With peace in our souls, may we be grateful to be in this world.

(God bless all the animals in the world too…as twin brother Anthony added.)

 

GLIMPSING HEAVEN

Sun on the Sea

 

“Tears are often the telescope by which men see far into heaven.”
                                                   ~ Henry Ward Beecher

 

Through tears, I’ve glimpsed into heavenly places the past few weeks.

A kindergarten classmate of my grandchildren died the day after Christmas after showing slight signs of illness on Christmas Eve.  A serious, mysterious decline happened so fast.

Since then I’ve been experiencing how shock and grief can lead to seeing what is hidden behind the clouds of everyday consciousness….that human life is awesome, wondrous, and precious, which seems to me is a glimpse of heaven. I’ve also experienced how shuddering with sorrowful tears can shake and break a heart in a way that opens it to a flood of heavenly love and compassion.

May we not be afraid of tears. They can lead us to healings and learnings as well as to awakenings and glimpses of heaven. I’ve also heard that tears are a sign of Spirit moving through us.

Whatever life brings for us each day, may we cherish it and live it well, with wonderment, reverence, gratitude, and joy.                                                                                                    Gratitude, Joy, and Zest for Life


“It’s only when we truly know and understand

that we have a limited time on earth – and that we have
no way of knowing when our time is up – that we will begin to live each day to the fullest, as if it was the only one we had.”                              
~ Elisabeth Kubler-Ross

APPRECIATING ALL THE FLAVORS OF LIFE

Slice of lemon pie

 

 

“If life were predictable, it would…be without flavor.”                               
                                          ~ Eleanor Roosevelt

 

Yesterday I was looking for a quote about flavor because I wanted to share something about it today.

For many years, during my morning “start the day ritual,” I have read a certain affirmation which begins “With wonder and joy I am dancing with Spirit and tasting the sweetness of life…”
Yesterday I got the message in my mind and heart that life has many more flavors that sweetness and it would help if I would accept, respect, and appreciate them all.

What do I mean by this?
During a healing stay at the Chopra Center in 2000 when I faced cancer, I learned about the Ayurvedic approach to eating and healing.

According to Ayurvedic teaching, it is healthy and wise – and tasty too – to include in every meal the flavors of sweet, sour, salty, bitter, pungent, and astringent.

There is certainly something good about this mix of flavors in cooking and eating, yes?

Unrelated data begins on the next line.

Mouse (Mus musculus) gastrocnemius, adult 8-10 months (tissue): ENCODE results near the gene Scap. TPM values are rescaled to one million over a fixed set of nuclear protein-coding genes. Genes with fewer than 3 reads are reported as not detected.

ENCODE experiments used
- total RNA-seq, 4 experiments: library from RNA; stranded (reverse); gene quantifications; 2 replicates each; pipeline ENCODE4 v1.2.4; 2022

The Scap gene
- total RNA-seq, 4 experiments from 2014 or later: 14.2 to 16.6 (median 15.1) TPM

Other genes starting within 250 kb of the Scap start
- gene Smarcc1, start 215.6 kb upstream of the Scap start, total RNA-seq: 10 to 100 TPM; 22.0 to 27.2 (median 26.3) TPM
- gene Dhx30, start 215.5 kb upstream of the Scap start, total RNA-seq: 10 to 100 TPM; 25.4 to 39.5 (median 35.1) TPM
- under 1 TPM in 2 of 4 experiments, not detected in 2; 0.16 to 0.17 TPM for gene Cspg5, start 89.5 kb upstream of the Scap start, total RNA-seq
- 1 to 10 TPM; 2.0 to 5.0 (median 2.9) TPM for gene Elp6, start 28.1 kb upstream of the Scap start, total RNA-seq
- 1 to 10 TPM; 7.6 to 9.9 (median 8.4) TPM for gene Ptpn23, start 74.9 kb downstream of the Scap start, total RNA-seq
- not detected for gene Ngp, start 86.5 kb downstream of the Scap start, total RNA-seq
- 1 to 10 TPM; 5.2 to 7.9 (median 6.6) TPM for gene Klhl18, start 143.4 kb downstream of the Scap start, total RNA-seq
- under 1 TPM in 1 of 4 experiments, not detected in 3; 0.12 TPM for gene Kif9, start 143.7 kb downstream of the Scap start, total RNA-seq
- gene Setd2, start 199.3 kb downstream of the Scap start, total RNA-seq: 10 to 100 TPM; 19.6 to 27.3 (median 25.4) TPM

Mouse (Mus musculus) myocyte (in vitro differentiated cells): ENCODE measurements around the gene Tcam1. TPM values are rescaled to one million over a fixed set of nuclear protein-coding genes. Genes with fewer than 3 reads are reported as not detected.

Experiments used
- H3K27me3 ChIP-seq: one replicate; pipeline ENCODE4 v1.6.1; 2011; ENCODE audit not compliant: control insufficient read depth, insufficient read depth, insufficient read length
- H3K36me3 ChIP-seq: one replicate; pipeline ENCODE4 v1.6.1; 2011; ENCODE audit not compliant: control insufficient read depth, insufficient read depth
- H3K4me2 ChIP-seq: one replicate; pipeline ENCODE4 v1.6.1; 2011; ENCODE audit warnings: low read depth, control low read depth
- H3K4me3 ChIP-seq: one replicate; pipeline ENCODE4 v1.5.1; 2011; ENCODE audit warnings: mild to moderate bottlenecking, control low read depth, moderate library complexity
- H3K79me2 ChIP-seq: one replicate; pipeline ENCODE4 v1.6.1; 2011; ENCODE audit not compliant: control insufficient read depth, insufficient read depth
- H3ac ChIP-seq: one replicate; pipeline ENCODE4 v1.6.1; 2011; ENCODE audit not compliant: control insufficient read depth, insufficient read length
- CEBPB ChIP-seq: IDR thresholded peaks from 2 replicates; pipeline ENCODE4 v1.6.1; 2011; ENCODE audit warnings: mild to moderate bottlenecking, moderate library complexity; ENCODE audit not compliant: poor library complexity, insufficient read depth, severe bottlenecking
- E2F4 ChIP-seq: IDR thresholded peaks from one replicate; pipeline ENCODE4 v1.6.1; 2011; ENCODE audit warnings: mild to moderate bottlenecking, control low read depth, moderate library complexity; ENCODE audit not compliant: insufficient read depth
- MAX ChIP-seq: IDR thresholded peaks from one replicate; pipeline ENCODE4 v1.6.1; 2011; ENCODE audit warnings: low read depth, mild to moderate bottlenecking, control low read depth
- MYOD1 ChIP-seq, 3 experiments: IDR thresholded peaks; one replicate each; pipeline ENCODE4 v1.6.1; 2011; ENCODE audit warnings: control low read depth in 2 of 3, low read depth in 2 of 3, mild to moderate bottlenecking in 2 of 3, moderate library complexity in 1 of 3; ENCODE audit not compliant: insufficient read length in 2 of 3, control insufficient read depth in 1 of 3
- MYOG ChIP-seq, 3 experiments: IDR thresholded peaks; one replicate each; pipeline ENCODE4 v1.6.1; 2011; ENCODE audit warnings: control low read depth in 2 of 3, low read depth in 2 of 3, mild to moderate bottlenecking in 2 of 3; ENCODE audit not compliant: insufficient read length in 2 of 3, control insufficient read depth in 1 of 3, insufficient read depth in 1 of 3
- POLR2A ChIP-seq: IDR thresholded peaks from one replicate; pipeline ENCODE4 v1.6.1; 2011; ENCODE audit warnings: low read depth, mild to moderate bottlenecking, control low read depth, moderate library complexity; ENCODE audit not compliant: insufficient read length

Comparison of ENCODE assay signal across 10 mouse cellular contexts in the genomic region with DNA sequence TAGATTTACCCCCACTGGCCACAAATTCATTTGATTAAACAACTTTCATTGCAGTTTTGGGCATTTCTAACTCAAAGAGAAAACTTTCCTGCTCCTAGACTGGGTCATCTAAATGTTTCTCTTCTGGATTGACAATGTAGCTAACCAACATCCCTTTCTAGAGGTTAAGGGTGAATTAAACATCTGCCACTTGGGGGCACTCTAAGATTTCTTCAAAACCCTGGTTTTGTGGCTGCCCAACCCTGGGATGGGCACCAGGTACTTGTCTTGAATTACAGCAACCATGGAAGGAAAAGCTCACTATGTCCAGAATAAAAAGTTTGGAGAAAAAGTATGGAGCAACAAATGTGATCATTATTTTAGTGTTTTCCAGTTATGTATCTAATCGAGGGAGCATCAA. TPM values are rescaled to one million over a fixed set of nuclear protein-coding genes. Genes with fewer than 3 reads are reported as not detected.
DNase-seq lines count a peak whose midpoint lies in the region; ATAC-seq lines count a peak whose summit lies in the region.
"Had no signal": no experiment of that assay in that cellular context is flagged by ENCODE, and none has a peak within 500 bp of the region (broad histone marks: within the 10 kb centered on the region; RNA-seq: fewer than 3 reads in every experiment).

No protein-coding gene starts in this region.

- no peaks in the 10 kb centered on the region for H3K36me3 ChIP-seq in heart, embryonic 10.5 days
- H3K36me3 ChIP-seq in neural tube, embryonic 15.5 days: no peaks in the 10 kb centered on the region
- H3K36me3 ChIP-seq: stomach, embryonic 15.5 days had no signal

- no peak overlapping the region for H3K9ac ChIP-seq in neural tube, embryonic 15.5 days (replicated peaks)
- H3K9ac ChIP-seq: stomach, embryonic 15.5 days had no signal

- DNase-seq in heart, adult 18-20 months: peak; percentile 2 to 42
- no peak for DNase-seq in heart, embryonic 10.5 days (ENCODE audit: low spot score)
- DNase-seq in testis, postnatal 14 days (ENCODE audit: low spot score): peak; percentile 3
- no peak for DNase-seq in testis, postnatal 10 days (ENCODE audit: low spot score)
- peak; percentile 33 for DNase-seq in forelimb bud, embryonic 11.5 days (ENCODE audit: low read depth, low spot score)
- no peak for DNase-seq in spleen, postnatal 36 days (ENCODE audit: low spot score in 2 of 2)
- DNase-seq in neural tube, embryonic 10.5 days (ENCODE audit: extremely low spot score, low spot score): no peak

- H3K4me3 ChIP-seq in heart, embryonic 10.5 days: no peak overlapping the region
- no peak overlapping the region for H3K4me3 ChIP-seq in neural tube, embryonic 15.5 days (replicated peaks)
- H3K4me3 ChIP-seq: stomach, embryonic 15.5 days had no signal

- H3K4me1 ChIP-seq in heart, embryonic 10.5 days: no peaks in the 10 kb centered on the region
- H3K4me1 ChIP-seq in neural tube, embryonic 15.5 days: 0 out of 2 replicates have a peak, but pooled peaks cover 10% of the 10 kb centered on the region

So perhaps we can shift from judging certain “flavors” of life as unpleasant or even bad and welcome – and even savor – them all in our daily experience.

Hmm. To what gift does this reflection most relate? Imagination? Let’s imagine life as a wondrous feast today and appreciate that we have been invited.

Love and blessings for your day!

CATS: AND THE LESSONS THEY TEACH US

We have two cats. Both adopted us in 2001.

 

My husband and I were traveling in a motor home from Arizona to Florida.

 

MinkaAt a KOA in Texas, as we pulled onto our site, a homeless Tortie kitten raced across the campground, sat, and meowed outside our door. We let her in and named her Minka.

 

Three days later, a handsome grey shorthair did the same thing at a campground in Orlando. We named him Bailey.

 

Over the years, Minka and Bailey have given us many gifts and life lessons. They’ve shown us how to play, be silly, stretch, be flexible and graceful, cuddle, snuggle, nap, be present, savor scents and all our senses, stay nicely groomed, and more.

 

Last week, Bailey was diagnosed with widespread carcinomatosis. Our vet saidBailey that our sweet boy cat has perhaps two months to live. Probably less. Among the hard things: we are going to have to decide when to say when.

 

We’ve never had to put a pet down. We aim to preserve life. In fact, in our home we’ve had a catch-and-release program (for spiders, mice, and other unwelcomed house guests) in place since the 1980s.

 

But we must consider Bailey’s comfort and quality of life.

 

Among the good things: facing death hurts, and yet it can lead us toward greater love and compassion.  Continue reading

THERE ARE NO ORDINARY MOMENTS

In the Oscar-winning film, Titanic, steerage-class character Jack Dawson dines in first-class with some of the world’s wealthiest movers and shakers. When he is asked about how he makes his way in the world, in light of his poor social and financial standing, he makes it clear that he sees his life as rich. He explains that he has all that he needs within himself and with what is at hand, namely: his art supplies and the surroundings of each moment.

“I figure life’s a gift and I don’t intend on wasting it,” says Dawson, and he commits to making each day count.



          

Dawson’s perspective reminds me of my brother, Keith, and his particular way of “making each day count.”

About 5 years ago, Keith started what he calls his “photo of the day” practice.  It began when Keith had an epiphany experience–one that we all have when we realize that much time has passed in our lives.

SAMSUNGThat wake-up experience led Keith to take one photo each day, in a certain way. His intention was to pause, savor a moment, and honor it by recording it. While some of his photos capture sunsets, record his garden in bloom, and show his dogs at play, many are reminders of seemingly mundane moments: a sunny-side egg frying in a pan, a just-poured glass of beer, water flowing from the shower head.

“It’s not about waiting for peak experiences or the high-points each day,” says Keith. “I just want to stop and appreciate ordinary moments.”

He explains that, now and then, he really “gets it” that there are no ordinary moments. They’re all magnificent.

Deep down we all know this. But we forget.

May we become better and better at remembering.